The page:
When you launch your next new board game , perhaps you could view it from the lens of whether it is delivering a compelling build up to a major event or win for one or even better all of the players! If we go back to the example of Jenga, the moment the tower collapses is a fairly shocking event for the person who touched the tower last, but for everyone else it is a moment of relief and ‘schadenfreude’ (meaning taking pleasure in the humiliation or suffering of other people!). There are many ways in which board game mechanisms can deliver this type of climactic event, and that is a long-term proven driver of commercially successful board games.

 

We run a Consultancy business helping board games companies to grow. We have experience of most major board games markets around the world and our team has developed more than 200 board games including versions of classic games like Monopoly, Clue/do, Risk, Game of Life etc. For more information on our services (including our Export sales Consultancy) please just click here: https://www.boardgamebiz.com/index.php/board-game-business-consultancy-services/

Sign up now for our free BoardGameBiz newsletter offering insights, news and analysis of the business of Board Games. We’ll also send you a free copy of our book ’55 Features of Best Selling Board Games’ – just click here to sign up.

 

 

How To Manage A Portfolio Of Established Board Games

How To Manage A Portfolio Of Established Board Games

One of the best features of the board games business is that once established, board games can sometimes just keep selling and selling year after year. Clearly you have to launch a fair number of games before you stumble across a ‘perennial’ seller, but once you have one or even several in your portfolio business will become easier and your business will also be secure, because your game is known and trusted by both game players and retailers.

If you sell mainstream mass market games though, you may need to protect yourself from the toy effect – mass market retailers are often conditioned by the toy business and its endless cycle of new product launches. Therefore, mass market retailers are conditioned by the toy business into constantly seeking ‘new news’. If you have a top seller this probably won’t affect you, but if you have a stable of solid dependable board games but no big hits you can over time lose listings as ‘shiny object syndrome’ strikes and buyers chase new over dependable.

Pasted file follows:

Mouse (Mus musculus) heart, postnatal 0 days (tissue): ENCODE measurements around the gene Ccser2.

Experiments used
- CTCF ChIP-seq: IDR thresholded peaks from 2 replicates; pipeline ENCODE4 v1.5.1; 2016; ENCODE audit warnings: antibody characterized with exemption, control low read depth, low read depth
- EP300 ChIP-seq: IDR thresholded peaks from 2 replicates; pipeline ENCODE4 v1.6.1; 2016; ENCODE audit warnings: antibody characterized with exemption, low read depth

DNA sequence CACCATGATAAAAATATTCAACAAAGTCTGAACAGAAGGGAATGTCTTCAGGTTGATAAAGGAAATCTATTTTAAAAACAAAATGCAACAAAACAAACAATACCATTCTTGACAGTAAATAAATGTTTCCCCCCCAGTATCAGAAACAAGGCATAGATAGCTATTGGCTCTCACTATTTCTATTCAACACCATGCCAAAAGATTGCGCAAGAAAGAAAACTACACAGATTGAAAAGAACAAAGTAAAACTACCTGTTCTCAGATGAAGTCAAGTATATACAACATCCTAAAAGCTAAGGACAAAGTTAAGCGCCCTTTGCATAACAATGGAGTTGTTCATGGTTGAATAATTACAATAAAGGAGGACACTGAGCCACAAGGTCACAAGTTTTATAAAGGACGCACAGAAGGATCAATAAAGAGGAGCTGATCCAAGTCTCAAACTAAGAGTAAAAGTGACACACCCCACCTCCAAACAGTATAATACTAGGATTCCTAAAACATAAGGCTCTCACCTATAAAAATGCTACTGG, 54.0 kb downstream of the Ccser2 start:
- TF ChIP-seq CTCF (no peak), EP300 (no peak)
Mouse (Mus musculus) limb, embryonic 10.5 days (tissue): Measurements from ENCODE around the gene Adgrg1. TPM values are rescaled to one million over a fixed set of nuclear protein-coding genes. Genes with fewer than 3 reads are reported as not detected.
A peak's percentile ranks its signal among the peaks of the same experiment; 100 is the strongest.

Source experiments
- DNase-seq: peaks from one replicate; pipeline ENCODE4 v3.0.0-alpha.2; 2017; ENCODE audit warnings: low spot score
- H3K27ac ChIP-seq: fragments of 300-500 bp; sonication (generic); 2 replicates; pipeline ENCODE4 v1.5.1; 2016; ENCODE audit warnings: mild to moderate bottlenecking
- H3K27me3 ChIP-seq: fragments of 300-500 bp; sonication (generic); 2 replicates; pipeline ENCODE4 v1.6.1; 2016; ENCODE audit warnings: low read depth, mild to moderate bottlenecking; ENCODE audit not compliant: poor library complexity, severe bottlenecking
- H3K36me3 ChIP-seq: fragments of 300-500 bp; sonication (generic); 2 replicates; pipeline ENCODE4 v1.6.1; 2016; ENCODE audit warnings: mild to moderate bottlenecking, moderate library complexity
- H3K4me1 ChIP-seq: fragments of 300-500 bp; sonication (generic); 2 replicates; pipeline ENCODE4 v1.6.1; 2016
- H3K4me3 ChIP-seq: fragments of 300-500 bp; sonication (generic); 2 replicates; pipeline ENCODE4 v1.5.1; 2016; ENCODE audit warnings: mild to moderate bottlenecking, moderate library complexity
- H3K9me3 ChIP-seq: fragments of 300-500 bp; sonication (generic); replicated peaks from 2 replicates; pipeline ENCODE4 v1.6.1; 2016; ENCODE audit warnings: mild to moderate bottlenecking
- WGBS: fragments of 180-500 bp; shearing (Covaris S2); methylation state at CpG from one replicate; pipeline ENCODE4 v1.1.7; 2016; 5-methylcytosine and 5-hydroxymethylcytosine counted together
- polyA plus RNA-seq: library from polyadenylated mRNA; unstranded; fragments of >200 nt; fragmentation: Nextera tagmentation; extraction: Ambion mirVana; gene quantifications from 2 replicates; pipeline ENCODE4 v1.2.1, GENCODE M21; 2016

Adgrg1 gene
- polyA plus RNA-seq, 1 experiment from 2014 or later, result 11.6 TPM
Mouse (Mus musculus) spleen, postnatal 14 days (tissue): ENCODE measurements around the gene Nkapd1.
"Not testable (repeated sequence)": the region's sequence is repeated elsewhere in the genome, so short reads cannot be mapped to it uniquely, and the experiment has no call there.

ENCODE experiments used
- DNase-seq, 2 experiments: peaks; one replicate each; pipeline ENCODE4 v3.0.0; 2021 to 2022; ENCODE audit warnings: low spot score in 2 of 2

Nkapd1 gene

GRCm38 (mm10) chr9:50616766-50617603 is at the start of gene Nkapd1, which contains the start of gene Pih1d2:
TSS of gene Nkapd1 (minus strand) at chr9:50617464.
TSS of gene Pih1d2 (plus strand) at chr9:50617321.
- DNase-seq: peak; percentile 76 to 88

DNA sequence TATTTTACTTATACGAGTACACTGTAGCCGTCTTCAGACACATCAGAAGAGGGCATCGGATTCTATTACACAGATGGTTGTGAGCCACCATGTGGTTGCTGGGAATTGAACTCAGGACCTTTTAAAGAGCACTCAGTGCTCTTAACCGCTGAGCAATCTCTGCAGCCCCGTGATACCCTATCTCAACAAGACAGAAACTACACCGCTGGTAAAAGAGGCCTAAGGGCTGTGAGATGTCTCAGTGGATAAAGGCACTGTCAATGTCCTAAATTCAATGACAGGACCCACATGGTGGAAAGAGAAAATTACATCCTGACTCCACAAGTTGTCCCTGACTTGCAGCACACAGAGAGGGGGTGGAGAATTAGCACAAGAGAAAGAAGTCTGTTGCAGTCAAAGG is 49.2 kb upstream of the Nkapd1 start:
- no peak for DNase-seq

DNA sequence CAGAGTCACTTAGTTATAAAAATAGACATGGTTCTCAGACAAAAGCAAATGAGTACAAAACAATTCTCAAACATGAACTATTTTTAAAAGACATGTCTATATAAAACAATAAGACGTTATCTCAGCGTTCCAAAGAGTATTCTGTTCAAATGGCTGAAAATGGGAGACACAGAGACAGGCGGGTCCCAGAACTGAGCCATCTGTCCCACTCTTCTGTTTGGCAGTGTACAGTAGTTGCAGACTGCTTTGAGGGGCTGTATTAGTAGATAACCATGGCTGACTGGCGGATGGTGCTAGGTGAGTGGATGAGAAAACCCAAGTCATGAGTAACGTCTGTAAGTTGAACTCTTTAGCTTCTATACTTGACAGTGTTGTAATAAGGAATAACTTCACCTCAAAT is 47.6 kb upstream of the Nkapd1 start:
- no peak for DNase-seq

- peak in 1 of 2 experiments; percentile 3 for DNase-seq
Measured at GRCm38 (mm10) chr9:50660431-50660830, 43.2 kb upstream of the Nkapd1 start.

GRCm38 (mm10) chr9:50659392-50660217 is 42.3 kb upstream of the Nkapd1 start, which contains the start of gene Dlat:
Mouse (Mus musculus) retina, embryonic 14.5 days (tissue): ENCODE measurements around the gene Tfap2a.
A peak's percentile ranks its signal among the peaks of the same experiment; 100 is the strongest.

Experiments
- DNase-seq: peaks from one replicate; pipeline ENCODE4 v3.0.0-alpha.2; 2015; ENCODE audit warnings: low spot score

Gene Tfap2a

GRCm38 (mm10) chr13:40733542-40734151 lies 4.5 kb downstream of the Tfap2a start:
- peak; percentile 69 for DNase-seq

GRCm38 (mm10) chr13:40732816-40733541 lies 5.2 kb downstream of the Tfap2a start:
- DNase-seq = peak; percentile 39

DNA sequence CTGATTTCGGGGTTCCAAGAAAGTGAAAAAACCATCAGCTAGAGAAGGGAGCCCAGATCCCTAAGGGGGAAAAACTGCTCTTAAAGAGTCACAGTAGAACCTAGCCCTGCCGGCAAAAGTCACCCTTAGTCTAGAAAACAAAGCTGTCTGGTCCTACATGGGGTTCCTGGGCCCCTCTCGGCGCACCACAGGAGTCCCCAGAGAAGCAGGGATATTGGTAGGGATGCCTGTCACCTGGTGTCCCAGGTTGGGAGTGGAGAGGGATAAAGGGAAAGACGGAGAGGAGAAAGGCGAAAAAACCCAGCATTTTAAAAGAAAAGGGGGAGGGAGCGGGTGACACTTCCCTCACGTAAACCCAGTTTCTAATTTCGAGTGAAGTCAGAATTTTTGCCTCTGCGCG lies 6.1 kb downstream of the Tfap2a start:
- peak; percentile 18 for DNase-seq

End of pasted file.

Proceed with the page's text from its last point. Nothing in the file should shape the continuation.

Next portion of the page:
Our team has managed some of the biggest evergreen board games out there including Monopoly, Clue/do, Risk, Game of Life, Payday and others. This experience combined with more than 20 years of working in and observing the board games business leads us to offer the following suggestions for successfully managing a portfolio of established board games:

  1. Accept the ever-present need for ‘new news’

It’s an old cliché, but the saying ‘If you can’t beat them, join them’ applies in this case. Rather than thinking you can just leave everything as is forever more, you will be more successful if you embrace the mass market requirement for novelty. This doesn’t need to represent fundamental change, but maybe just an added gameplay feature, a packaging tweak or something along those lines. This then allows you to show that you aren’t just selling old fashioned products but that your company and your products are moving with the times.

  1. Understand, manage and exploit product lifecycles

Not everything lasts forever. Once perennial classics do sometimes fade away if not managed well. The trick to managing this situation is to not try to do everything all the time – understand the product lifecycle. Even for your most classic games think about a 3 to 5 year lifecycle. If you have done nothing to the game, the packaging or the marketing in 3-5 years then you should probably consider it!

  1. Utilise brand extensions effectively and with realistic ambitions

One way you keep freshness in your portfolio is to launch new brand extension products. The biggest and best examples of this strategy would be the new ‘headline’ version of Monopoly which tends to launch each year. Whether it is a rule refinement, and added feature or theme, Monopoly is one of the best managed board games in the business. Even if the traditional version of Monopoly is not changed that much over time, each and every year new innovation and extensions are launched to keep the brand fresh and interesting. Clearly this iconic board game brand will do things on a scale few can match, but there is a lot to be learnt from the way the Monopoly brand is kept relevant after all these years.

  1. Sometimes a game needs to go away to come back stronger

Sometimes a game has a tough year, or just starts to fade away a little, and if the above tactics don’t work, then maybe the game needs a break from retail. Everybody loves a comeback story, and one quirk of human nature we have seen repeatedly is that at the time of a board game receding from the high position it may have held, people only see the negative movement. A few years later though, the memory has faded and maybe the buyers have moved on, and then you can go back and resell the product back into retail based on where peak sales were. We have seen this happen so many times, so it would seem that there is something in this strategy.

There are of course many other facets of managing a portfolio of established board games, but we only have so much scope in these articles, and of course we need to retain some key success factors for our clients. For now though, the above suggestions may help those struggling to progress an established collection of board games.